Recommended Reading / 02.

Monday, September 15, 2014

Every Monday, words to start the week.


This week: Designer Timothy Goodman's handwritten Instagram series #memoriesofagirlineverknew is funny, heart-wrenching, and —judging from the reactions of many enthusiastic commenters — very true to twenty-or-thirty-something life. (My favorites are 6A and B.) See parts one through 10 on Instagram, here.

Three more links, just because:
-Meet Prof. Dumpster, who lives happily - and stylishly! - in 36 square-feet. (Thanks, Kathy.)
-Shelley Jackson's story Skin is being published in tattoo form on 2,095 volunteer participants — one word per person. Jackson calls it a mortal work of art and will "make every effort to attend the funerals of her words."
-From Andrew Wyeth, in celebration of the coming cold: "I prefer winter and fall, when you can feel the bone structure in the landscape...Something waits beneath it — the whole story doesn't show."

More recommended reading, here.

Weekend Note / 01.

Friday, September 12, 2014

Weekend notes are short-form POVs.


Over a child-sized cup of hot chocolate at a coffee shop this week, I told a former boss that I wasn't sure what my next move would be, that my ideas these days were vague, and that it was a challenge, sometimes, to see beyond the very narrow bubble we inhabit in New York. "I think these things are on my mind," I said, lowering my voice, "because I just turned twenty-nine." His eyes widened. He feigned shock. "If I had my twenties to do over again," he said a moment later, "I'd do the things that aren't possible for me to do now. Work in an ashram," he told me. "Live on a farm. Meditate. Remember what's good in life. That you and I can meet for coffee. That plants grow. That the sun rises."

Have a wonderful weekend.

Photo via my Instagram.

Friends & Neighbors / Species By the Thousands.

Thursday, September 11, 2014

In Friends & Neighbors, I'll introduce you to some of my favorite creative businesses in Williamsburg. With a new expensive store or chain restaurant opening seemingly every week, there's been much talk these days about how Williamsburg is "over." This series showcases shops, restaurants, and studios that make the neighborhood special, and prove that integrity, creativity, and an artistic spirit are still alive and well. They're places that make me proud to live here, and to call the faces behind their counters neighborsPhotographs by Jacquelyne Pierson.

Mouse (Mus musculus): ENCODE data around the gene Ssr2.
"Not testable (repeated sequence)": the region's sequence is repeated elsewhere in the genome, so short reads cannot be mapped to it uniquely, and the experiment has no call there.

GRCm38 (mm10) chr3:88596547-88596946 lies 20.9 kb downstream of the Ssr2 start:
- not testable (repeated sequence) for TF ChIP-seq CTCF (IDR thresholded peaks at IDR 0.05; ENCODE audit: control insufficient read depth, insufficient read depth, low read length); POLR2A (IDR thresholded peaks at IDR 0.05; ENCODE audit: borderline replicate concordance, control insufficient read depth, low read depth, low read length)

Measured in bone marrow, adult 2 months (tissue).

"People tell me that they want to live here," says jewelry designer Erica Bradbury, whose shop opened on South 4th Street in 2012. Originally called A Thousand Picnics, the store had its beginnings in a collaboration with designers Phoebe Sung and Peter Buer; today, it goes by Species by the Thousands and stocks handmade jewelry, soy candles, crystals, and ceramic clay masks in a cozy, warmly-lit brick room.

"In the beginning, I didn't really know that I wanted to open a shop," Erica says. "I needed a studio, and figured that for a little more money, I could also have a storefront. It allows me to display the things that I make in the context I want to show them in. Instead of being in a studio and showing twice a year at market, I get immediate feedback from customers — my work evolves in public."

"Before the shop, I was in the dark about the things that inspire me," she continues. "But having the store, I've found my interests have gotten more specific. My jewelry has changed because of that — it's less about fashion, and more about imagery and symbolism, things that are meaningful to me and that I'm interested in exploring. It's a little more informed."

Species by the Thousands, 171 South 4th Street, (718) 599-0049
Mon-Sat 12pm - 7pm; Sun 12pm - 6pm

Five Minutes with Erica:

What's surprised you about running your own shop? I've learned so much — about the stones I stock and their properties, the spells, the magic. People come in and ask questions; I'm giving them advice. I really have to know what I'm talking about.

Among the many treasures here, what are some of your personal favorites? The Leah Ball pottery. The stained glass eyes. The Maison Monade ceramic masks.